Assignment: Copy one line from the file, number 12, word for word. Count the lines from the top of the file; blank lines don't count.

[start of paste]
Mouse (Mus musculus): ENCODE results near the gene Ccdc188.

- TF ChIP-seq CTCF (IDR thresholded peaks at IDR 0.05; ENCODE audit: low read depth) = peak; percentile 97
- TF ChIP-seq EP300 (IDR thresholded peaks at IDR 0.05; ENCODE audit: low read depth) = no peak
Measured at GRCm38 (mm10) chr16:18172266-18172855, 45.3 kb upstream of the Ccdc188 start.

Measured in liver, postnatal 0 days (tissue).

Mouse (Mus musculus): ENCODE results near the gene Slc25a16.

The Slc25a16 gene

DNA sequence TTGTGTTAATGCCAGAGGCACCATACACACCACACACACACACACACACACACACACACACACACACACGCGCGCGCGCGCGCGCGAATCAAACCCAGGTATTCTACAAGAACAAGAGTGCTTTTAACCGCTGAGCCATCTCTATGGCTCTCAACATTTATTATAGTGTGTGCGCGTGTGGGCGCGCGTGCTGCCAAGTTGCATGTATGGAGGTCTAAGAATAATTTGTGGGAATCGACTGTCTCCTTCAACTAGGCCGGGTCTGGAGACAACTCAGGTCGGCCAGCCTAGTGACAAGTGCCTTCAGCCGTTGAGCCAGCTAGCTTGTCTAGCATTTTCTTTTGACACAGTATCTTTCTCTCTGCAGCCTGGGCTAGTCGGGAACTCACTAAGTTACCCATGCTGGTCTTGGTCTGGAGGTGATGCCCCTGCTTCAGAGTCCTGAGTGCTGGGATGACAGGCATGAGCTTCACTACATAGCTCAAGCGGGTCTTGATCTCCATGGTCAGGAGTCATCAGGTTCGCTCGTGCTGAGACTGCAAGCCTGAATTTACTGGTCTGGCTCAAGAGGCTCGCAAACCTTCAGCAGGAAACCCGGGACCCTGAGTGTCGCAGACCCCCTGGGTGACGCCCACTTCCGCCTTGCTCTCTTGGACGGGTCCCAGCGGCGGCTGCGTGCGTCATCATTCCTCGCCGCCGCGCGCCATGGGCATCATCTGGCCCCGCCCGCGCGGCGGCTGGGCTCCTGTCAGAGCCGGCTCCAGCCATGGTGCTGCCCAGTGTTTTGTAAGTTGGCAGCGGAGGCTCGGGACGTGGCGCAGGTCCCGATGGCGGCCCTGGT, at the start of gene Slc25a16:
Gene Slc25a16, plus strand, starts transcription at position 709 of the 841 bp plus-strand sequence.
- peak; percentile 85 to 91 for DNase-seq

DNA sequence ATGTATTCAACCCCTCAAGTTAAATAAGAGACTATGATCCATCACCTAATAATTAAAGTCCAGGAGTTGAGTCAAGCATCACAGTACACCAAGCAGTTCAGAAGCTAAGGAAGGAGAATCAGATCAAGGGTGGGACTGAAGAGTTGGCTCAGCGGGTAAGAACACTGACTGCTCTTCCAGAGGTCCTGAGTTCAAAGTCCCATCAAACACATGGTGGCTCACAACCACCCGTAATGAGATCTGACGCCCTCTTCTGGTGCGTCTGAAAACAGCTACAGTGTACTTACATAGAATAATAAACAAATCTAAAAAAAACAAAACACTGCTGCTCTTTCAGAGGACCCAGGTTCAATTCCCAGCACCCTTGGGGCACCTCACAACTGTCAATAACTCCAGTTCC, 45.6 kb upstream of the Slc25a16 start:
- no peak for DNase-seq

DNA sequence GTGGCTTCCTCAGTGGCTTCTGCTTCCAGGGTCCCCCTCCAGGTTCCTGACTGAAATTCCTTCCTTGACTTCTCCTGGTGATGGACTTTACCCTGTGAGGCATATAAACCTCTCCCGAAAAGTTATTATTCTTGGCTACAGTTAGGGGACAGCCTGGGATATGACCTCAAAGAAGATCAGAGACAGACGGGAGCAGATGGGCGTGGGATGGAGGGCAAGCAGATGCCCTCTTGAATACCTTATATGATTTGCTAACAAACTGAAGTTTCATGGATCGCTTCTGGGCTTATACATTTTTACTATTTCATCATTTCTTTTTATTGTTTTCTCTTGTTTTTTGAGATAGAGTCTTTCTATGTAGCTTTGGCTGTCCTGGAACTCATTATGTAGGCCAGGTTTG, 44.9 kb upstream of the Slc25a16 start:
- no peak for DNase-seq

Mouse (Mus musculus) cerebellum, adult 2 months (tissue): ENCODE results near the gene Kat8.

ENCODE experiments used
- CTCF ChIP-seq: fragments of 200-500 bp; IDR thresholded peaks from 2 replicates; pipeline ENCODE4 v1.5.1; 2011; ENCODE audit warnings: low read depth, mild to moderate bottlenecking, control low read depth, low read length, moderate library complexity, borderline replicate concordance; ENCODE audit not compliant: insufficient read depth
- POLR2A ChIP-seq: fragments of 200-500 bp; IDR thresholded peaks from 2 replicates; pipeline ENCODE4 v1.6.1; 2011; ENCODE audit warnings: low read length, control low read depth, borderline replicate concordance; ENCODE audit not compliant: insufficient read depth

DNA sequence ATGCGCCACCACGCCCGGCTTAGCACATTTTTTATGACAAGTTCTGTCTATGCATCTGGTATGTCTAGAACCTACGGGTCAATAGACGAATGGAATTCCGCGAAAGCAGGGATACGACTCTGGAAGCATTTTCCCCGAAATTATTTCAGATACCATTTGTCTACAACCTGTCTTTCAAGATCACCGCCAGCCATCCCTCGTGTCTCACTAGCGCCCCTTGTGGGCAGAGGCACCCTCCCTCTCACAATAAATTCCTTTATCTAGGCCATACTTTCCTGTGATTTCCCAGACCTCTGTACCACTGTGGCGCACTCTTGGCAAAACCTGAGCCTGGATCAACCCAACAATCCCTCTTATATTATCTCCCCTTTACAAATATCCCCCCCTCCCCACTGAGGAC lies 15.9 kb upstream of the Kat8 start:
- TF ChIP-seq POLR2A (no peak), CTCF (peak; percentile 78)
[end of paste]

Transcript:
- no peak for DNase-seq